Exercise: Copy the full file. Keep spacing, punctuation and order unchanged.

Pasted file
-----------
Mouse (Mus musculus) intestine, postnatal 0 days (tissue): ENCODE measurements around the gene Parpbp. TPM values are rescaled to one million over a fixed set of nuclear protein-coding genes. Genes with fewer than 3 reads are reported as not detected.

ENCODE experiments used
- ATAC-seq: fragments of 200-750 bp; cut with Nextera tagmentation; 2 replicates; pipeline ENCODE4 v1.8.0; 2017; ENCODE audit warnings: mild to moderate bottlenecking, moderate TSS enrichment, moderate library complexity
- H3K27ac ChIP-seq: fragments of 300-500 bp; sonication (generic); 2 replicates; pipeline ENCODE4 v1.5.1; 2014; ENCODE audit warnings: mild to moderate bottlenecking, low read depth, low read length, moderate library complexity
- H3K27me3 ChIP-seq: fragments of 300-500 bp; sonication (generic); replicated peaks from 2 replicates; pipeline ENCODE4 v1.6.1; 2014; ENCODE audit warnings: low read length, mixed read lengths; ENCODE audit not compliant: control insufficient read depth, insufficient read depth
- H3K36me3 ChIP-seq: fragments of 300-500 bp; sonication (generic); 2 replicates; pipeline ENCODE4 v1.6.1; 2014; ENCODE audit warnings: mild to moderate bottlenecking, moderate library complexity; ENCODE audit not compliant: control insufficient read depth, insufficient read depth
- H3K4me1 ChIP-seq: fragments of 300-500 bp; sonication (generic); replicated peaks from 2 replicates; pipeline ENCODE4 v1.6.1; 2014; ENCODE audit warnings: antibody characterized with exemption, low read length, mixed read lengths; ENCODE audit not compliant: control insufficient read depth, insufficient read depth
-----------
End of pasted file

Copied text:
Mouse (Mus musculus) intestine, postnatal 0 days (tissue): ENCODE measurements around the gene Parpbp. TPM values are rescaled to one million over a fixed set of nuclear protein-coding genes. Genes with fewer than 3 reads are reported as not detected.

ENCODE experiments used
- ATAC-seq: fragments of 200-750 bp; cut with Nextera tagmentation; 2 replicates; pipeline ENCODE4 v1.8.0; 2017; ENCODE audit warnings: mild to moderate bottlenecking, moderate TSS enrichment, moderate library complexity
- H3K27ac ChIP-seq: fragments of 300-500 bp; sonication (generic); 2 replicates; pipeline ENCODE4 v1.5.1; 2014; ENCODE audit warnings: mild to moderate bottlenecking, low read depth, low read length, moderate library complexity
- H3K27me3 ChIP-seq: fragments of 300-500 bp; sonication (generic); replicated peaks from 2 replicates; pipeline ENCODE4 v1.6.1; 2014; ENCODE audit warnings: low read length, mixed read lengths; ENCODE audit not compliant: control insufficient read depth, insufficient read depth
- H3K36me3 ChIP-seq: fragments of 300-500 bp; sonication (generic); 2 replicates; pipeline ENCODE4 v1.6.1; 2014; ENCODE audit warnings: mild to moderate bottlenecking, moderate library complexity; ENCODE audit not compliant: control insufficient read depth, insufficient read depth
- H3K4me1 ChIP-seq: fragments of 300-500 bp; sonication (generic); replicated peaks from 2 replicates; pipeline ENCODE4 v1.6.1; 2014; ENCODE audit warnings: antibody characterized with exemption, low read length, mixed read lengths; ENCODE audit not compliant: control insufficient read depth, insufficient read depth